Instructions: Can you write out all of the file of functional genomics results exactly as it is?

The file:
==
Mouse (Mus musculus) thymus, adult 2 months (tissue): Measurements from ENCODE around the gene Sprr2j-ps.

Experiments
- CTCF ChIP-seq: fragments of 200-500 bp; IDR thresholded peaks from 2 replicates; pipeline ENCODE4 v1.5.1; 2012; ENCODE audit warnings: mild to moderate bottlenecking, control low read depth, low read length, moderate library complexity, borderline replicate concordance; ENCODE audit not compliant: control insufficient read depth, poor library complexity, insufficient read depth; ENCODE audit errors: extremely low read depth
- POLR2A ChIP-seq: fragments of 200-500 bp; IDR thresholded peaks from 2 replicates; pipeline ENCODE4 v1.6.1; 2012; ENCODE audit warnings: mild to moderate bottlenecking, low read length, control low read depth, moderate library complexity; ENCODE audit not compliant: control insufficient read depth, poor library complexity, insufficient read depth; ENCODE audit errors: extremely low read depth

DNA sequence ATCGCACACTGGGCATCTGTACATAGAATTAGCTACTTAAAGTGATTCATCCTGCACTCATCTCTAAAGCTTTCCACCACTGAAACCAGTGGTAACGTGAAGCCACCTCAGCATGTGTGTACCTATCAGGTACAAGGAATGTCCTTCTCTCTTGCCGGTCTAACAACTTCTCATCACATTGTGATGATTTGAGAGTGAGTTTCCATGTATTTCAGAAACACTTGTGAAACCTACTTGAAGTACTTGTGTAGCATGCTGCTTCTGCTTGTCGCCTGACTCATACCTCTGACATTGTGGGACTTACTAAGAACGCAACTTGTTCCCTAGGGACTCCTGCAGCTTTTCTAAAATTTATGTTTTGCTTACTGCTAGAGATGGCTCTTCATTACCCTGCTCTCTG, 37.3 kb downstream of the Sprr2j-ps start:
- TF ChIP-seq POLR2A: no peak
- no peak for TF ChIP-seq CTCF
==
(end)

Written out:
Mouse (Mus musculus) thymus, adult 2 months (tissue): Measurements from ENCODE around the gene Sprr2j-ps.

Experiments
- CTCF ChIP-seq: fragments of 200-500 bp; IDR thresholded peaks from 2 replicates; pipeline ENCODE4 v1.5.1; 2012; ENCODE audit warnings: mild to moderate bottlenecking, control low read depth, low read length, moderate library complexity, borderline replicate concordance; ENCODE audit not compliant: control insufficient read depth, poor library complexity, insufficient read depth; ENCODE audit errors: extremely low read depth
- POLR2A ChIP-seq: fragments of 200-500 bp; IDR thresholded peaks from 2 replicates; pipeline ENCODE4 v1.6.1; 2012; ENCODE audit warnings: mild to moderate bottlenecking, low read length, control low read depth, moderate library complexity; ENCODE audit not compliant: control insufficient read depth, poor library complexity, insufficient read depth; ENCODE audit errors: extremely low read depth

DNA sequence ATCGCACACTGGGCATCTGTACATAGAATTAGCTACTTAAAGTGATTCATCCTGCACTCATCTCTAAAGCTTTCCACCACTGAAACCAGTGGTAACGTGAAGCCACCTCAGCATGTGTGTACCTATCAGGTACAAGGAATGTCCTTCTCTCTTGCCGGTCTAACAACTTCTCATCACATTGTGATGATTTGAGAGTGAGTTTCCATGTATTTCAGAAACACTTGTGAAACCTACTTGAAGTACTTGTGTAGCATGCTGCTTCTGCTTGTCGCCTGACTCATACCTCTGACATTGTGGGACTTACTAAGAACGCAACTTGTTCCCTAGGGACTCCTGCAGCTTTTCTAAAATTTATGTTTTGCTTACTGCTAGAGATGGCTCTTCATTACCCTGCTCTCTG, 37.3 kb downstream of the Sprr2j-ps start:
- TF ChIP-seq POLR2A: no peak
- no peak for TF ChIP-seq CTCF